"You paid him to leave. Five thousand," Tory mused. "That would've been a lot of money for us. I wonder why we never saw it. I wonder what he did with it. Well, it doesn't matter. I'm sorry to disappoint you, Mrs. Lavelle, but I'm not my father. Nothing he ever did to me could make me like him, and your money won't change that. I'm staying, because I need to stay. It’d be easier not to. You won't understand that, but it'd be easier. As for Cade . . ."

  She remembered how distant he'd been, how removed after her episode the night before. "There's not as much between us as you seem to think. He's been kind to me, that's all, because he is a kind man. I don't intend to repay that kindness by breaking a friendship, or by telling him of this conversation."

  "If you go against my wishes in this, I'll ruin you. You'll lose everything, as you did before. When you killed that child in New York."

  Tory went white, and for the first time, her hands shook. "I didn't kill Jonah Mansfield." She gulped in air, let it out in a broken sigh. "I just didn't save him."

  Here was the chink. Margaret dug her fingers into it. "The family held you responsible, and the police. And the press. A second child dead because of you. If you stay here, there will be talk about that. Talk about the part you played. Ugly talk." How foolish, Tory thought, to have believed no one would connect her with the woman she'd been in New York. With the life she'd built and destroyed there. Nothing could be done to change it. Nothing could be done but face it. "Mrs. Lavelle, I've lived with ugly talk all my life. But I've learned I don't have to tolerate it in my own home." Tory got to her feet.

  "You'll have to leave now." "I will not make this offer again." "No, I don't suppose you will. I'll see you out.”

  Tight-lipped, Margaret rose, picked up her bag. "I know the way."

  Tory waited until the length of the living room separated them. "Mrs. Lavelle," she said quietly, "Cade is so much more than you believe him to be. So was Hope."

  Rigid with pain, and with fury, Margaret gripped the doorknob. "You would dare speak to me of my children?"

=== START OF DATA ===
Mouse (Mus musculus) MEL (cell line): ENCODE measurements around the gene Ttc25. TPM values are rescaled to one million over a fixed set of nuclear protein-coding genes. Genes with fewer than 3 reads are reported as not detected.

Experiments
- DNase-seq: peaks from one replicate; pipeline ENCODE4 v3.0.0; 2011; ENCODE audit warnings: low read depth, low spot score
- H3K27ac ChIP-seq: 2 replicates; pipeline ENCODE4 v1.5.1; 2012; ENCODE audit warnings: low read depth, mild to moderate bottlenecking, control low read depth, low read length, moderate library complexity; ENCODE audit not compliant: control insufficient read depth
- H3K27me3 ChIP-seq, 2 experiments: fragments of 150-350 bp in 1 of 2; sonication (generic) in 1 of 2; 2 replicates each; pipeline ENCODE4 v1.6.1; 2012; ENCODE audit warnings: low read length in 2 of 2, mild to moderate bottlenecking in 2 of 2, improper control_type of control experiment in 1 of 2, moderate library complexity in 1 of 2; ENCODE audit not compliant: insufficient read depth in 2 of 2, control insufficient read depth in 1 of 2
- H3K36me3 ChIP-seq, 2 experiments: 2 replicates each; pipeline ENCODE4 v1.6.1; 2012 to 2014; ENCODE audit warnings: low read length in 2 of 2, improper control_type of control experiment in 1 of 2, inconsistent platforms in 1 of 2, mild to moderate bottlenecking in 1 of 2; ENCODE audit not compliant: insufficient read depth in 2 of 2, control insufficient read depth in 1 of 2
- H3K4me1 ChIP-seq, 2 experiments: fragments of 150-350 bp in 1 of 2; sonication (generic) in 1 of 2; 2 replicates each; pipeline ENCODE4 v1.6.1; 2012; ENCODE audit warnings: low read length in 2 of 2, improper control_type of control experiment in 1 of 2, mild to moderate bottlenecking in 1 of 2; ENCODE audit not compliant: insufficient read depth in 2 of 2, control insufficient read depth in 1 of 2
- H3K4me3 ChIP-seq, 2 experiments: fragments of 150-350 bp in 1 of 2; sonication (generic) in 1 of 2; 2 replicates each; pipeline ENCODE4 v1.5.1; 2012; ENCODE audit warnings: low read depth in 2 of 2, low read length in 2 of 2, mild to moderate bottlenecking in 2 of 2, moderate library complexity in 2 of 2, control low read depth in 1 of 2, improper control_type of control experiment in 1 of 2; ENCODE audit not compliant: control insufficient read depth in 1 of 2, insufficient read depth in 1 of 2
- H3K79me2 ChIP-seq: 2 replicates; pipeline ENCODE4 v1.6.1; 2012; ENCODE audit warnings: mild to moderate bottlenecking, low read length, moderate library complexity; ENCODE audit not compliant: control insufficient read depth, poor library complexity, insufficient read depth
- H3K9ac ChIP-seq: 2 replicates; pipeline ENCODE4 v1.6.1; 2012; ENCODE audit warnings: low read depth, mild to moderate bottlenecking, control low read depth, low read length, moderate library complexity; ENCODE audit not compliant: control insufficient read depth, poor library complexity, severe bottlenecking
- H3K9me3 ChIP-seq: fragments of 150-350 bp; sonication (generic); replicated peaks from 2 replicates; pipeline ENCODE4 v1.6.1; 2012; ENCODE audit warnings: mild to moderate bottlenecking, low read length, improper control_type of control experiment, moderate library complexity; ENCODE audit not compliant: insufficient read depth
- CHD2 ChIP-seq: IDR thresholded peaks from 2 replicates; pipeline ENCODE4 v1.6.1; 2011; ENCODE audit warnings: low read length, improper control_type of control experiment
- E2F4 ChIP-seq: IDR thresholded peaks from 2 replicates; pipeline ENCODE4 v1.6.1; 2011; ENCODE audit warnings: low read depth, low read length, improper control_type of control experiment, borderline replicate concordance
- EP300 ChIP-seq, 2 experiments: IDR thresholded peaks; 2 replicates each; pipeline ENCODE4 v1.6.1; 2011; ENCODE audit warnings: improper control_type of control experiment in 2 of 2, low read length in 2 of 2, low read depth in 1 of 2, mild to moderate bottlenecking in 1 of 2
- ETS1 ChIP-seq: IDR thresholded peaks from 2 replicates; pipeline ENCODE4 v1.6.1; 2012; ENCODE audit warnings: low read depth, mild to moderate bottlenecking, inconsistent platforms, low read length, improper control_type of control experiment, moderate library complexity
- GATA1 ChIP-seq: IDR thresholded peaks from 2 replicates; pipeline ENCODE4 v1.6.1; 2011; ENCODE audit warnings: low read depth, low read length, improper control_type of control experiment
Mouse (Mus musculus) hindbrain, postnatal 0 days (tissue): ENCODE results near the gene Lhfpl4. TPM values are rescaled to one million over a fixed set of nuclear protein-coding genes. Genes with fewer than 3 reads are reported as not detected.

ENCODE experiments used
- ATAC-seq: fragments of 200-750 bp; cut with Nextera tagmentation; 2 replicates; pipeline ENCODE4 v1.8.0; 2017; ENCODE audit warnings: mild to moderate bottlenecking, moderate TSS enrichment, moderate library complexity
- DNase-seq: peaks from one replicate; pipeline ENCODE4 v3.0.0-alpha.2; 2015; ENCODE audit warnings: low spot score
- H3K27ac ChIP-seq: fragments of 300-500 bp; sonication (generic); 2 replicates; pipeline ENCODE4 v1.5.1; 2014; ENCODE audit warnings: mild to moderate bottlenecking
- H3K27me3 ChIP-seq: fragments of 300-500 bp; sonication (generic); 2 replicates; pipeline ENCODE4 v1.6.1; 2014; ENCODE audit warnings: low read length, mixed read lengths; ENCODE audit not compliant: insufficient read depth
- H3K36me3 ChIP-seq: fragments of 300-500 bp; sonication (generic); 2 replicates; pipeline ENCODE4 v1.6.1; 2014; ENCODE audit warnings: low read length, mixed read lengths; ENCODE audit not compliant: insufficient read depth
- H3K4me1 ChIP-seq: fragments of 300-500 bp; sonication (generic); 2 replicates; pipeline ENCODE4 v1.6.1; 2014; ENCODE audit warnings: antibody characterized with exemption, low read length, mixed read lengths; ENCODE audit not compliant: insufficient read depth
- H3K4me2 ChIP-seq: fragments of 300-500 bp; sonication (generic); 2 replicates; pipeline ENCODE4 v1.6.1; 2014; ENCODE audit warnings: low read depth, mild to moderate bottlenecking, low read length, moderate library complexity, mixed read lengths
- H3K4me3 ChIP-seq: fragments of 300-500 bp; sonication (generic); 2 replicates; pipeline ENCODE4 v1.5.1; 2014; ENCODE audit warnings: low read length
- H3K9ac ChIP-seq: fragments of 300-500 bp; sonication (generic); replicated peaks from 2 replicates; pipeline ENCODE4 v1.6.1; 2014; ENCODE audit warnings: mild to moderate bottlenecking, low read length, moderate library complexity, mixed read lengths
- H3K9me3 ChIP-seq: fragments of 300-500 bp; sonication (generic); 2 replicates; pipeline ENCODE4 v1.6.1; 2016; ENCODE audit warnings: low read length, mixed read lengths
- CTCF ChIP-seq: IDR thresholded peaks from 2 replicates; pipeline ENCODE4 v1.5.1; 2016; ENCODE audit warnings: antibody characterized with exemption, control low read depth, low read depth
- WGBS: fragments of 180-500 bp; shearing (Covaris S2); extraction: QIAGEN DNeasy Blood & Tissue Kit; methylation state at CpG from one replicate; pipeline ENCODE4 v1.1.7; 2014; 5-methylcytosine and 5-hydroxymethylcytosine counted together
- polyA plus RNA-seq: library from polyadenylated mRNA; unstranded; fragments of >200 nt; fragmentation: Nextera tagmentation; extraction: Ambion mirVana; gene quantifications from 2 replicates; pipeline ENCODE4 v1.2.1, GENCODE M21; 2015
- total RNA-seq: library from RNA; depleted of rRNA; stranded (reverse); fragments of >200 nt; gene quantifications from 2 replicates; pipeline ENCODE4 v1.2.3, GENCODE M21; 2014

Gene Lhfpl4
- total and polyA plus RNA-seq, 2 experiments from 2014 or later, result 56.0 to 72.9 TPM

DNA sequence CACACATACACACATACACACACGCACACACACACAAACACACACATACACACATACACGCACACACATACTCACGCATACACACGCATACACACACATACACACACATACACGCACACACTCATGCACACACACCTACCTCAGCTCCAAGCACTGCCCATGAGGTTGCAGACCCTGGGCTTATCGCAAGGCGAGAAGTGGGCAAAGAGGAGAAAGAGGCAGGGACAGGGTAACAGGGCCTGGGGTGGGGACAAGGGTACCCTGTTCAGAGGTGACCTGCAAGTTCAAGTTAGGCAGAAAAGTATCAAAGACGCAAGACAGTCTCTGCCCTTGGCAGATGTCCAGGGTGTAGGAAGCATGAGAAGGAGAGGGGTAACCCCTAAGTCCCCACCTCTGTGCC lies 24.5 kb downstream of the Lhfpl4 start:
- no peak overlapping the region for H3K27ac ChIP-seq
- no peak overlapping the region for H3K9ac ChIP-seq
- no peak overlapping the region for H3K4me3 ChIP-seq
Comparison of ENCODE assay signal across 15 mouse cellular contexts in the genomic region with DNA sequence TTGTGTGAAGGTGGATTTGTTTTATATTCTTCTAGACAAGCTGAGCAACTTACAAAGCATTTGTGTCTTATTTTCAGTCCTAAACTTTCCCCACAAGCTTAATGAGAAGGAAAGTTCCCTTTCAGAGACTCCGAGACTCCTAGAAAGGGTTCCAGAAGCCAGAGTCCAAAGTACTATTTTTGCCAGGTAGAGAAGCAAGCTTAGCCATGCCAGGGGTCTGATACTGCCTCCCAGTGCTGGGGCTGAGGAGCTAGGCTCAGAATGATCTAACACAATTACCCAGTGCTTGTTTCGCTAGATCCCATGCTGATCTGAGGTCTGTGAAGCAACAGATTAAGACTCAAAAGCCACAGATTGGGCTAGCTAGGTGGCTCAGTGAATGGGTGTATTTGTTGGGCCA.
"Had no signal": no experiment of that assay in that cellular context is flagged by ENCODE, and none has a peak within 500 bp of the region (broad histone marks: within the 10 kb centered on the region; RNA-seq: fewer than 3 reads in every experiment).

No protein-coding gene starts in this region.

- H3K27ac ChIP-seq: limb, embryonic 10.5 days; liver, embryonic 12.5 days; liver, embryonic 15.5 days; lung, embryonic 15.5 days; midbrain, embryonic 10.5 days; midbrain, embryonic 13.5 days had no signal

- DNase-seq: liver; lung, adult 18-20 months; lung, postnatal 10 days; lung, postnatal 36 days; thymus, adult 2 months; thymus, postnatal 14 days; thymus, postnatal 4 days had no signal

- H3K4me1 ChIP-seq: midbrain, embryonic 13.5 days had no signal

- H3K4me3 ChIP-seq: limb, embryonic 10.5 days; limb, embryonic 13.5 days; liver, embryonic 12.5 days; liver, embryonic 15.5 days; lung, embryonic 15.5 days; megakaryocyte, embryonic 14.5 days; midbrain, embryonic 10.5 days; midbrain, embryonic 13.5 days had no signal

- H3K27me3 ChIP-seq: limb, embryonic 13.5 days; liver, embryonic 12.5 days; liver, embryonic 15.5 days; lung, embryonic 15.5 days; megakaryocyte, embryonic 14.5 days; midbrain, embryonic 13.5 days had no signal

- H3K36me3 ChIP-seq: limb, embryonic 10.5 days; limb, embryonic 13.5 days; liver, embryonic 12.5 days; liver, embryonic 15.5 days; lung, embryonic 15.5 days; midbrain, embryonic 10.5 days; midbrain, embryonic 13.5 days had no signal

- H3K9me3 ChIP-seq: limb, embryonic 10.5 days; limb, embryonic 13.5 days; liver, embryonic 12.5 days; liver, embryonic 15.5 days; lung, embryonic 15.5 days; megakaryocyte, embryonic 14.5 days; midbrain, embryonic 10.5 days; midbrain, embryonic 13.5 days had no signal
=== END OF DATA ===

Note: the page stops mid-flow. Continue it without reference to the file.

"Yes," Tory murmured as the door snapped shut and left her alone in the house. "I would."

  She locked the door. The click was like a symbol. Nothing she didn't allow in would get in. And nothing, she told herself, that was already inside would hurt her now. She walked to the bathroom and stripped, couldn't get her nightclothes off fa
st enough. She ran the shower hot, almost too hot to bear, and stepped into the vicious heat and steam.

  There, she let herself weep. Not an indulgence, she told herself. But because, as the water beat on her skin to make her feel clean again, the tears washed away the scum of bitterness inside her.

  Memories of another dead child, and her helplessness.

  She cried until she was empty, and the water ran cool. Then she turned her face up to the chilling spray and let it soothe.

  When she was dry, she used the towel to wipe the steam from the mirror. Without compassion, without excuses, she studied her face. Fear, denial, evasion. They were all there, she admitted. Had been there. She'd come back, then she'd buried herself. Hidden herself in work and routine and details.

  Not once had she opened herself to Hope. Not once had she gone beyond the trees and visited the place they'd made there. Not once had she gone to the grave of her only real friend.

  Not once had she faced the true reason she was here.

  Was that any different from running away? she wondered. Was it any different from taking the money that had been offered and running anywhere that wasn't here?